The increasing level of digital networking of the factory landscape and the rising level of automation of its components and other key elements of Industry 4.0 technology offers high potential for increasing productivity, flexibility and sustainability and enables new business models in the Factory of the Future (FoF) [1]. At the same time, increasing connectivity and automation are creating new vulnerabilities in the FoF environment [2], e.g., by cyber-attacks targeting the emerging interfaces [3] and malfunctioning/secured automated systems. In this dynamic environment, resilient manufacturing systems need to be designed and enabled to recover from an undesired state (e.g., as a result of a cyber operation penetrating the infrastructure) and return to a desired state [4]. Hence, increasing the resilience of the FoF is of high importance for the manufacturing sector. To increase the resilience in the networked FoF environment, systems must be able to detect situations where they are in such an undesired state and initiate appropriate actions to return to a desired state. This leads to the requirement to develop methods to detect anomalies, reduce their frequency (avoiding undesired states) and mitigate the effects of anomalies (regaining desired states). One of the challenges in detecting anomalies in the FoF environment is dealing with the increased flexibility: since the FoF environment is designed to operate very dynamically and is confronted with changing tasks, it is not feasible to derive standard system models whose properties can be compared with monitoring data to identify anomalies [5]. When dealing with cyber threats, existing legacy IoT systems pose a particular challenge as these systems were not originally designed for use in highly connected environments and are thus poorly secured [6,7]. The necessity and importance to mitigate cyber threats is widely emphasized: “Research and industry efforts should provide short-term solutions to mitigate the impact of vulnerabilities. For example, detection and correction of anomalies must be explored, rather than focusing on access control techniques only. As for automotive systems […], prevention measures may interfere with the production chain and induce downtime: thus, a delicate balance between detection and prevention should be considered” [7]. Not only are security concerns motivating ongoing research, there is also a need for methods to increase resilience to “conventional” anomalies as stated in [8]: “Nevertheless, methods for intrinsic resilience with regard to internal disruptions, such as machine failure or unscheduled downtime, are still lacking”. Furthermore, the survey in [9] underlines the need for integrated safety and security concepts in industrial control systems.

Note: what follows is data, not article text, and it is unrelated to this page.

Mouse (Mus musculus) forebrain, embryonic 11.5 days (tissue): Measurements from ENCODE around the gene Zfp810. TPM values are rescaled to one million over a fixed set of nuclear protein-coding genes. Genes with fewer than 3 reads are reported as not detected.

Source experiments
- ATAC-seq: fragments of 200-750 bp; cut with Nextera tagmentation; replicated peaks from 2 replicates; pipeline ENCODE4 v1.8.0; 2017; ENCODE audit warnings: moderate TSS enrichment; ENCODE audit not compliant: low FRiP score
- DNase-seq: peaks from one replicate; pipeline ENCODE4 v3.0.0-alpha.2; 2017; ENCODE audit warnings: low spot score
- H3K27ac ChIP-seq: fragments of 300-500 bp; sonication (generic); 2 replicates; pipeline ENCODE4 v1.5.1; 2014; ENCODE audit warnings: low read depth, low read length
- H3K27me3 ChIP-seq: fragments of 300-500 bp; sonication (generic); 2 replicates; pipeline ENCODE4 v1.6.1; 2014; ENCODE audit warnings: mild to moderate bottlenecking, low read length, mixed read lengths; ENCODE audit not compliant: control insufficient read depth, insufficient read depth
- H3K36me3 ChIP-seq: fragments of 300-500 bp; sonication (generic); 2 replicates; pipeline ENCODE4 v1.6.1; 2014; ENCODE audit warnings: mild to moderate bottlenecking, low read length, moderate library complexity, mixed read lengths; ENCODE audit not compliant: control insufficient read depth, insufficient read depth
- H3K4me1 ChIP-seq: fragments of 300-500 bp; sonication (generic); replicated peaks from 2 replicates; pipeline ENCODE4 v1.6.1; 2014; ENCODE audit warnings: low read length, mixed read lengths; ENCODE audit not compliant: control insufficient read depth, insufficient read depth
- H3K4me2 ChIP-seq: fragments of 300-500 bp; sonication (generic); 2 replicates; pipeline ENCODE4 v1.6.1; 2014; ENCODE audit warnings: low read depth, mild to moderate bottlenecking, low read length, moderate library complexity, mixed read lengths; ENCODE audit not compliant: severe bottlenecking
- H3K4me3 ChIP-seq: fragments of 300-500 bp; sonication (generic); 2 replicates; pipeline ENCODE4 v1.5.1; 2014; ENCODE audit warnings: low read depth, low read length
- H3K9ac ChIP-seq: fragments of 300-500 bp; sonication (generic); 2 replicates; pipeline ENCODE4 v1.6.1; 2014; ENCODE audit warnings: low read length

This paper contributes to this need by addressing the following aspects: